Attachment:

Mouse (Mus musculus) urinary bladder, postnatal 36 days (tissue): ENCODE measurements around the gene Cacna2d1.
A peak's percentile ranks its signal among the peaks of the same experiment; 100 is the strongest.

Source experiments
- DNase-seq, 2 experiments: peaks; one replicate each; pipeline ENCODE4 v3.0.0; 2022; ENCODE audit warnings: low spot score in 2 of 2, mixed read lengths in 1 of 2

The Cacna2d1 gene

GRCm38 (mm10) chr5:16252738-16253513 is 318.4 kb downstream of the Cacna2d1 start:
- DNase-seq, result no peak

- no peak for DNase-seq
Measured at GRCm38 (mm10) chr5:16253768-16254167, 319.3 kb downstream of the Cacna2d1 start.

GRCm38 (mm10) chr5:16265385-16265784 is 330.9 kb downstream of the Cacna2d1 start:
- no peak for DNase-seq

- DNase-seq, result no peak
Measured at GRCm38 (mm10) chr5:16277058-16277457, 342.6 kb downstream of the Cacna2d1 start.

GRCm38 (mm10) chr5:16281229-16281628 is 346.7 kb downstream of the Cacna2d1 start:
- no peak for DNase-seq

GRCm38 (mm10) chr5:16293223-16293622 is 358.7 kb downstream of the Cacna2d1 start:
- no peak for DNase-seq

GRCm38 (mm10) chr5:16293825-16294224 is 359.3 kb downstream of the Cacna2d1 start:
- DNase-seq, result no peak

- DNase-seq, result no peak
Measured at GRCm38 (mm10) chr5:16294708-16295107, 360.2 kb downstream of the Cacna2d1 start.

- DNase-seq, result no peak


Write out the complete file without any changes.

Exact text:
Mouse (Mus musculus) urinary bladder, postnatal 36 days (tissue): ENCODE measurements around the gene Cacna2d1.
A peak's percentile ranks its signal among the peaks of the same experiment; 100 is the strongest.

Source experiments
- DNase-seq, 2 experiments: peaks; one replicate each; pipeline ENCODE4 v3.0.0; 2022; ENCODE audit warnings: low spot score in 2 of 2, mixed read lengths in 1 of 2

The Cacna2d1 gene

GRCm38 (mm10) chr5:16252738-16253513 is 318.4 kb downstream of the Cacna2d1 start:
- DNase-seq, result no peak

- no peak for DNase-seq
Measured at GRCm38 (mm10) chr5:16253768-16254167, 319.3 kb downstream of the Cacna2d1 start.

GRCm38 (mm10) chr5:16265385-16265784 is 330.9 kb downstream of the Cacna2d1 start:
- no peak for DNase-seq

- DNase-seq, result no peak
Measured at GRCm38 (mm10) chr5:16277058-16277457, 342.6 kb downstream of the Cacna2d1 start.

GRCm38 (mm10) chr5:16281229-16281628 is 346.7 kb downstream of the Cacna2d1 start:
- no peak for DNase-seq

GRCm38 (mm10) chr5:16293223-16293622 is 358.7 kb downstream of the Cacna2d1 start:
- no peak for DNase-seq

GRCm38 (mm10) chr5:16293825-16294224 is 359.3 kb downstream of the Cacna2d1 start:
- DNase-seq, result no peak

- DNase-seq, result no peak
Measured at GRCm38 (mm10) chr5:16294708-16295107, 360.2 kb downstream of the Cacna2d1 start.

- DNase-seq, result no peak